WATERTOWN — The Watertown Golf Club filed a cross motion for summary judgment Thursday in its legal dispute with the owner of Ives Hill Country Club.
Ives Hill owner P.J. Simao is suing the club and the city in state Supreme Court over leases the city signed with the club in 2000 and 2006 granting the club use of 66 acres of land in city-owned Thompsom Park.
Mr. Simao filed a motion seeking partial summary judgment Jan. 8 based on claims that former Mayor Joseph M. Butler Sr. had a prohibited conflict of interest when he signed the leases, signing one as mayor while also holding an ownership share in the club and signing a second as club president after leaving office. Mr. Simao is seeking to have a judge declare the leases void.
Through Watertown attorney Larry D. Hasseler, the club contends that Mr. Simao’s claims “must fail because they do not make sense.”
“Specifically, Plaintiff would have this Court determine in effect that the City of Watertown could not enter into a lease with Watertown Golf Club Incorporated so long as the Mayor of the City of Watertown or any member of the City Council owned a share of stock in Watertown Golf Club Incorporated,” the motion states. “This would be notwithstanding the opinion of the City Council that such lease was in the best interest of the City of Watertown.”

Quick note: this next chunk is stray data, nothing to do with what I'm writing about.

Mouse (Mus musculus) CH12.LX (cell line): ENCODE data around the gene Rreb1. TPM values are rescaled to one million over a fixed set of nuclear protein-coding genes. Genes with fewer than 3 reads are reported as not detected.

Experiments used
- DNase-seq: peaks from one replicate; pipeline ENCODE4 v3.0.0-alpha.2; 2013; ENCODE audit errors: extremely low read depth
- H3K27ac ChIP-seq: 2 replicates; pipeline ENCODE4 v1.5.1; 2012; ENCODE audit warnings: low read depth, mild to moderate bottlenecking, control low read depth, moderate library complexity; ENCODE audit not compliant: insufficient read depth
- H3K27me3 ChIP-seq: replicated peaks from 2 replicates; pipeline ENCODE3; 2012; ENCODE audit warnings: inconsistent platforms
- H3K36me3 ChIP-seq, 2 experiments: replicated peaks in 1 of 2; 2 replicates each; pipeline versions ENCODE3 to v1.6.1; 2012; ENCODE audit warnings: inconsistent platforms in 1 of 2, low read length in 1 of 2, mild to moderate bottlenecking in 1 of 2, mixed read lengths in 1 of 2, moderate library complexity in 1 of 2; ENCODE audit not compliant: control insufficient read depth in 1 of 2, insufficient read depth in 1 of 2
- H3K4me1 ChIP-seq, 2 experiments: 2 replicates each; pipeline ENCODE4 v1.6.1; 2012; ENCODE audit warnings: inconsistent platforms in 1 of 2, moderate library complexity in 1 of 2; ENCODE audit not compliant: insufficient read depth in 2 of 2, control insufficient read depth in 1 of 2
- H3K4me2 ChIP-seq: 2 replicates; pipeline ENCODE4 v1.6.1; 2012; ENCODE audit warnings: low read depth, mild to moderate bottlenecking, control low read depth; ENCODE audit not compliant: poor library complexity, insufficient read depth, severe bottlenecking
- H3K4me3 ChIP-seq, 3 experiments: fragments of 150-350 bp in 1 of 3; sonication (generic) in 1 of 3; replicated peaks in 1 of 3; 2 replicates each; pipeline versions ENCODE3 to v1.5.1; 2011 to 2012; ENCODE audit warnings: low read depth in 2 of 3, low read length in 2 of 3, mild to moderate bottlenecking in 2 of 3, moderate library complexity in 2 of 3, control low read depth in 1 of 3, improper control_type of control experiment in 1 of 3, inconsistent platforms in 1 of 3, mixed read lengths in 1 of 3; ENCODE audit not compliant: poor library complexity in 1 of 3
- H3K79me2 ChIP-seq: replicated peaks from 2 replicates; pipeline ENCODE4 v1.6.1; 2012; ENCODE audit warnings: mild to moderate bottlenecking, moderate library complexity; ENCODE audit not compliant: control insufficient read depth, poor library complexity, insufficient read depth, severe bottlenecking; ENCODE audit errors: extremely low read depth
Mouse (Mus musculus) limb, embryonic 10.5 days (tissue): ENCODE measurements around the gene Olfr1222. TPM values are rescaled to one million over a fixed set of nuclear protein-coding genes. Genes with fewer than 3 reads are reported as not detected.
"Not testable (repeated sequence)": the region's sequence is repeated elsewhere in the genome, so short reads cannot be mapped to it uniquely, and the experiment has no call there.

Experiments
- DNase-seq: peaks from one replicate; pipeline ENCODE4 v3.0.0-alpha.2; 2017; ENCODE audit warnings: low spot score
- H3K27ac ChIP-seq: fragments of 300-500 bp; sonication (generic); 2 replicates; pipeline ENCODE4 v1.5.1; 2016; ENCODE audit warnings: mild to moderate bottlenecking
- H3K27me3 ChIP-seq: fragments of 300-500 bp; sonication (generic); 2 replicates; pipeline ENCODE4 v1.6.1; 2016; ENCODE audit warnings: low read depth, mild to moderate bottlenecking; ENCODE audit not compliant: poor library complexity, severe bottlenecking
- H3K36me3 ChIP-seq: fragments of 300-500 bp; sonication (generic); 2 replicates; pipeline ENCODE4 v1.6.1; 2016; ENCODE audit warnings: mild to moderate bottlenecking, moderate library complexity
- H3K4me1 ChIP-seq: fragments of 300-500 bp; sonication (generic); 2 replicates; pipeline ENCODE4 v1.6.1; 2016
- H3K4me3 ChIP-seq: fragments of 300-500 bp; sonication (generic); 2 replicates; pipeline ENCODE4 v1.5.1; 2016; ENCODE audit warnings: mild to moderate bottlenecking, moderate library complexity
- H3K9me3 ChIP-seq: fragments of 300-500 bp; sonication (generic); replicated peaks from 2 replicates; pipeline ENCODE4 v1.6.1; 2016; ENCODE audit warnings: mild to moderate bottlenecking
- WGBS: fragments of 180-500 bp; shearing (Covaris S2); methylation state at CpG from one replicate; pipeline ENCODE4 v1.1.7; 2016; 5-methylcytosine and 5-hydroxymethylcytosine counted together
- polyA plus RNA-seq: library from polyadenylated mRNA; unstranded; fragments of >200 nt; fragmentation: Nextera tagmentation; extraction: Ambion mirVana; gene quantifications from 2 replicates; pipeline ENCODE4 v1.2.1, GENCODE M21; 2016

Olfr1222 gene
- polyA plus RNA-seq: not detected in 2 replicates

Legislation enacted by the state in 1983 authorized the city to discontinue use of the 66 acres as parkland and retroactively ratify a 1965 lease between the city and club. Mr. Hasseler’s motion states that the legislation did not limit the duration of the lease and allows the City Council to enter into a lease that it deems “in the best interest” of the city. The motion states that benefits accrued through the lease, including lease payments, property and sales taxes, water revenues and general business activities “are in the best interest of the residents” of Watertown.
The motion states that even if the 2000 lease is declared invalid by the court, the lease was “reaffirmed, modified and readopted” by the City Council in 2006, although the motion does not clarify how a lease deemed invalidated could subsequently be legally amended or renewed.
Since the onset of litigation, the golf club has completed a sale of its assets to developer Michael E. Lundy. It is envisioned that the club’s lease with the city, which currently calls for annual lease payments of $9,318, would be transferred to Mr. Lundy.